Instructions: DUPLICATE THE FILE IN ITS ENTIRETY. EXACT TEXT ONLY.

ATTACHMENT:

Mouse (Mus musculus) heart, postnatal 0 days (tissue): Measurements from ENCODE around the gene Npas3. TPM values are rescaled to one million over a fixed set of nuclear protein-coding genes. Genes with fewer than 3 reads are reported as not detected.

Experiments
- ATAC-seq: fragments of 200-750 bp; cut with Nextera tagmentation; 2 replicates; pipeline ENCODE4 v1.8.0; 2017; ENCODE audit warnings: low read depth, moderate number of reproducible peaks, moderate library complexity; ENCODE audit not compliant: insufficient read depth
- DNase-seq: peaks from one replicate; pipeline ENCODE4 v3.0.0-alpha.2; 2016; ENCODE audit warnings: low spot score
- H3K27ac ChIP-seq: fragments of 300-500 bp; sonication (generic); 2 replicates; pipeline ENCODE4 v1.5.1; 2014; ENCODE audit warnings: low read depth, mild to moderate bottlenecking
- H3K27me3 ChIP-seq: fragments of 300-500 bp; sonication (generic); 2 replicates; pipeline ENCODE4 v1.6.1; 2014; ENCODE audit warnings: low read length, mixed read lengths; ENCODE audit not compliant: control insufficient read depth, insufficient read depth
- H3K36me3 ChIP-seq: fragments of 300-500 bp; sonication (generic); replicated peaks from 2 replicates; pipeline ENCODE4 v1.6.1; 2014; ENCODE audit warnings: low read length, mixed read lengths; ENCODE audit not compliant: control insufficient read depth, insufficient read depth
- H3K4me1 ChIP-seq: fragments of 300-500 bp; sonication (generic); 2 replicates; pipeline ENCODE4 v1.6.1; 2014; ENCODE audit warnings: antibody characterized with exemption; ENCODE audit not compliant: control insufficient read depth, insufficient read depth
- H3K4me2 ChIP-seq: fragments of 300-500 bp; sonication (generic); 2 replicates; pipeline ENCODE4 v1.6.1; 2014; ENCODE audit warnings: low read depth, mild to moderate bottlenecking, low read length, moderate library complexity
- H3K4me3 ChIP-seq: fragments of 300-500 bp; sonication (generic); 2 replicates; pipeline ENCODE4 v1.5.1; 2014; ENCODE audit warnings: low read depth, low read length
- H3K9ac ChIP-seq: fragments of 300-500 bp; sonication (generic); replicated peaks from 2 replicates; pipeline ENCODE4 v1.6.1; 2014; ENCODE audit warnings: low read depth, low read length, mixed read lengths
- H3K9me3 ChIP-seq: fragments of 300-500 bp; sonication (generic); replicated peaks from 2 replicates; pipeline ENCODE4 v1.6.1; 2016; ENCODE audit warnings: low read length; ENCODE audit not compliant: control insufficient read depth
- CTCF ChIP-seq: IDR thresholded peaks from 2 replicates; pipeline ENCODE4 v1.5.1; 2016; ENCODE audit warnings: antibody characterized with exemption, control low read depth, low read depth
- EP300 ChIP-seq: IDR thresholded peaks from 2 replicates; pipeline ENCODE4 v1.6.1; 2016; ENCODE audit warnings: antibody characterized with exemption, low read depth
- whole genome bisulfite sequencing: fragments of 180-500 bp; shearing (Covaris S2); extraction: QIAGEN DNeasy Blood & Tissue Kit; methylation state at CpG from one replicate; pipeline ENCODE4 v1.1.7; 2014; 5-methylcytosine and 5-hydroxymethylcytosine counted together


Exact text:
Mouse (Mus musculus) heart, postnatal 0 days (tissue): Measurements from ENCODE around the gene Npas3. TPM values are rescaled to one million over a fixed set of nuclear protein-coding genes. Genes with fewer than 3 reads are reported as not detected.

Experiments
- ATAC-seq: fragments of 200-750 bp; cut with Nextera tagmentation; 2 replicates; pipeline ENCODE4 v1.8.0; 2017; ENCODE audit warnings: low read depth, moderate number of reproducible peaks, moderate library complexity; ENCODE audit not compliant: insufficient read depth
- DNase-seq: peaks from one replicate; pipeline ENCODE4 v3.0.0-alpha.2; 2016; ENCODE audit warnings: low spot score
- H3K27ac ChIP-seq: fragments of 300-500 bp; sonication (generic); 2 replicates; pipeline ENCODE4 v1.5.1; 2014; ENCODE audit warnings: low read depth, mild to moderate bottlenecking
- H3K27me3 ChIP-seq: fragments of 300-500 bp; sonication (generic); 2 replicates; pipeline ENCODE4 v1.6.1; 2014; ENCODE audit warnings: low read length, mixed read lengths; ENCODE audit not compliant: control insufficient read depth, insufficient read depth
- H3K36me3 ChIP-seq: fragments of 300-500 bp; sonication (generic); replicated peaks from 2 replicates; pipeline ENCODE4 v1.6.1; 2014; ENCODE audit warnings: low read length, mixed read lengths; ENCODE audit not compliant: control insufficient read depth, insufficient read depth
- H3K4me1 ChIP-seq: fragments of 300-500 bp; sonication (generic); 2 replicates; pipeline ENCODE4 v1.6.1; 2014; ENCODE audit warnings: antibody characterized with exemption; ENCODE audit not compliant: control insufficient read depth, insufficient read depth
- H3K4me2 ChIP-seq: fragments of 300-500 bp; sonication (generic); 2 replicates; pipeline ENCODE4 v1.6.1; 2014; ENCODE audit warnings: low read depth, mild to moderate bottlenecking, low read length, moderate library complexity
- H3K4me3 ChIP-seq: fragments of 300-500 bp; sonication (generic); 2 replicates; pipeline ENCODE4 v1.5.1; 2014; ENCODE audit warnings: low read depth, low read length
- H3K9ac ChIP-seq: fragments of 300-500 bp; sonication (generic); replicated peaks from 2 replicates; pipeline ENCODE4 v1.6.1; 2014; ENCODE audit warnings: low read depth, low read length, mixed read lengths
- H3K9me3 ChIP-seq: fragments of 300-500 bp; sonication (generic); replicated peaks from 2 replicates; pipeline ENCODE4 v1.6.1; 2016; ENCODE audit warnings: low read length; ENCODE audit not compliant: control insufficient read depth
- CTCF ChIP-seq: IDR thresholded peaks from 2 replicates; pipeline ENCODE4 v1.5.1; 2016; ENCODE audit warnings: antibody characterized with exemption, control low read depth, low read depth
- EP300 ChIP-seq: IDR thresholded peaks from 2 replicates; pipeline ENCODE4 v1.6.1; 2016; ENCODE audit warnings: antibody characterized with exemption, low read depth
- whole genome bisulfite sequencing: fragments of 180-500 bp; shearing (Covaris S2); extraction: QIAGEN DNeasy Blood & Tissue Kit; methylation state at CpG from one replicate; pipeline ENCODE4 v1.1.7; 2014; 5-methylcytosine and 5-hydroxymethylcytosine counted together